I’ve enjoyed my journey with Bilbo and the dwarves to the mountain and the dragon. Thanks, Wallace, for allowing me to accompany you!

  2. Personally I didn’t really like it; Tolkien put too much in the book that half the time that I didn’t understand what the heck was going on. Could have been half the length and still just as effective. I don’t really care about metaphors; I just want a story that is clean and tight.

  3. I really liked this story! I liked that Bilbo is so out of his element but he finds a way to overcome his fears and to get out of his comfort zone to go on a big adventure. Being sort of a homebody myself, I really appreciated reading this story.

    I had remembered liking this book the first time that I read it but could never really get in to the LOTR trilogy. I think I may have started reading the first book in the trilogy too early in my life to really be able to get into it (I would have been trying to read those books late in elementary school). At that time, I think the books were way beyond Re-reading “The Hobbit” made me think that I should really give the trilogy another try.

    • You definitely should, Meg. I think you will feel right at home this time. I’m planning a reread in the future. Just not sure when yet. It’s been about 10 years. I think I will read it more slowly next time. :)

    • I also really appreciated the homebody-stretch-out-of-your-comfort-zone theme. They really play that up in the movie too (which I thought was inspiring)!

  4. My favorite quote in the entire book:

    “There is more in you of good than you know, child of the kindly West. Some courage and some wisdom, blended in measure. If more of us valued food and cheer and song above hoarded gold, it would be a merrier world.”

    I love these words of wisdom so much.

    How ’bout that Bilbo using the Arkenstone to make everyone get on the same page! I know you guys were all worried about him taking it, but it wasn’t for selfishness and gain. It’s one of those grey areas that the book does so well. No “thou shalt not steal” — it depends on the situation. Life is not always black or white.

    I also saw the movie and LOVED it. It’s dramatically different from the book — some characters who were not in the book, different twists on the action, no feeling of being told a story tucked under a million blankets — but I think it works as a film extravaganza. If you ask me book or movie, I’d say “Both!” :)

    • I also appreciated the quote. So true!!! I haven’t seen the movie yet, but I hope to soon. I’m looking forward to it.

    • Yes! I marked that quote too. As much as I was inspired by the journey my fellow Hobbit took – I liked that Tolkien also celebrated what he was instead of just showing how important it was that he changed.

      I finally saw the movie. I think I had been tainted by some bad reviews from friends, so I noticed some of the things that they didn’t like – but I definitely liked it and will be seeing the next two! I didn’t so much mind the back story that they added along the way (in fact, it was quite interesting), but I’m so curious why they actually changed some of the scenes.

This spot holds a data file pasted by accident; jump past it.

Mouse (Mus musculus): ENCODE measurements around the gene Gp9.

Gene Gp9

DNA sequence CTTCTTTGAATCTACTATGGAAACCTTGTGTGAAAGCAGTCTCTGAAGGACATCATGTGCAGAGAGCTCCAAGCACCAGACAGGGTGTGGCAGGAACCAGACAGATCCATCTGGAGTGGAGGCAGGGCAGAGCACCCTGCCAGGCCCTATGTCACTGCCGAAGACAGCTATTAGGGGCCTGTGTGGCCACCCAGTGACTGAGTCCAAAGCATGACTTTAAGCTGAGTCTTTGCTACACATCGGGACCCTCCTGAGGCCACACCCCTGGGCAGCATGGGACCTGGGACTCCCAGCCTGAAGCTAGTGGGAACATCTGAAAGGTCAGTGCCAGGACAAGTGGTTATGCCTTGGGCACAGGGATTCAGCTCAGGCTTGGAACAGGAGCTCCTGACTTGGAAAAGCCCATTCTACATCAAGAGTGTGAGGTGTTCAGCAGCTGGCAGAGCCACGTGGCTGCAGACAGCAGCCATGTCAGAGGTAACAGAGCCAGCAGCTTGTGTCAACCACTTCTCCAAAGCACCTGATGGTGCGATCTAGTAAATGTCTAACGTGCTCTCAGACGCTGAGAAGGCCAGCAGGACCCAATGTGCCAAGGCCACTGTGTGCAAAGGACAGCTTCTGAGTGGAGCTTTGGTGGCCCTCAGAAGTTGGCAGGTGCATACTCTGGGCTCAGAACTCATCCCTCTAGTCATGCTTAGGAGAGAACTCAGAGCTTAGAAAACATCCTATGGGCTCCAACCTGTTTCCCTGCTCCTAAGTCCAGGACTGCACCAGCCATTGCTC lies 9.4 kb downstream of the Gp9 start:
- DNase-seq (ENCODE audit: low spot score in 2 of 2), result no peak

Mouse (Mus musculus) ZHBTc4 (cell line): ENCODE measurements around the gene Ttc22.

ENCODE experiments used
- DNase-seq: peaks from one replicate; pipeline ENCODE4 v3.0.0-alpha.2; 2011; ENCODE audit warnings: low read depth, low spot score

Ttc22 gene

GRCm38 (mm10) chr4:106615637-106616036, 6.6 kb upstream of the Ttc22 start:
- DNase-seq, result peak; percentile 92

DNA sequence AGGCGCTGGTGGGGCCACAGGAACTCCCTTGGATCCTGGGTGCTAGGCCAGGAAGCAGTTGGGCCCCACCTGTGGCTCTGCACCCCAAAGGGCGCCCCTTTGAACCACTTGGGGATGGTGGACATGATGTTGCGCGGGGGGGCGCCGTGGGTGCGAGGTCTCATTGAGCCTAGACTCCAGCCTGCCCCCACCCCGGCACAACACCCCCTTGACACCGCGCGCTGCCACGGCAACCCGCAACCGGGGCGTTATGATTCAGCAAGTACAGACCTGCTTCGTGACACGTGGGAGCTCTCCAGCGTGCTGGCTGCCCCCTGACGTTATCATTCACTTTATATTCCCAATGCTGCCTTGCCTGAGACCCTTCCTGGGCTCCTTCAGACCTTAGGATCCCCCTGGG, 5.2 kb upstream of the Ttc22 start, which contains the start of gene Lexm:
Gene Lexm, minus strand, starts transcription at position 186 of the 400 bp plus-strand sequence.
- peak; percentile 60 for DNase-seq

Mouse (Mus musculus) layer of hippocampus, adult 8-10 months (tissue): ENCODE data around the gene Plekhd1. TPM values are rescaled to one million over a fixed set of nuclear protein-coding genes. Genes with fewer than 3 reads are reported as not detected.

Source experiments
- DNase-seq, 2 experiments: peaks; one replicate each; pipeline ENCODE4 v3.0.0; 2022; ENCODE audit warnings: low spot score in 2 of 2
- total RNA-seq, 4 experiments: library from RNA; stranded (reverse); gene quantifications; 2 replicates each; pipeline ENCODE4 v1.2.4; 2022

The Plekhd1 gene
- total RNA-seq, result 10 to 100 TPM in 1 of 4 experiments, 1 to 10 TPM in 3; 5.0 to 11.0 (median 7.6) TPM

About the tucking-in feeling… I was absolutely wondering if this was a movie that kids could see. I thought the LOTR trilogy was far too scary for littles, and this one (in certain places) went there too. Most of it was fun and exciting, but at three hours (and the placement of Orcs throughout) I’m guessing they decided they didn’t care if the younger kids came?

      • I think the changes made for a more spectacular film viewing experience – I was surprised I was so OK with the changes (I usually HATE when films change books).

        Yeah – I think the wee-est of wee ones would be too scared!!

    • I love that quote, too. It speaks to the braveness that resides so quietly in us that we hardly know notice its presences, unless we need to defend it. Here’s to good food and friends and the comforts of home!

  5. I miss the book already! I was looking forward for each week’s reading with eagerness, and now it’s suddenly finished(
    I liked how there’s no traditional happy end in the book. I thought dragon was the biggest problem, but then his death caused big quarrels between people. Then I thought the battle had been won and everything was gonna be OK now, but then I got to know Thorin was dying and two dwarves too… But anyway the reader is left with the feeling that everything is the way it meant to be, and returning home really makes Bilbo happy!
    I’ve seen the movie too, and it’s really very different from the book, it’s far more epic and pathetic, but they added far more background there than there is in the book, which puts the story in the context. So I generally liked it but don’t expect it to be of the same mood as the book is.

    • I felt the exact same way about the movie!

      It’s funny how used to these “meetings” you get each week, isn’t it? Was fun having you!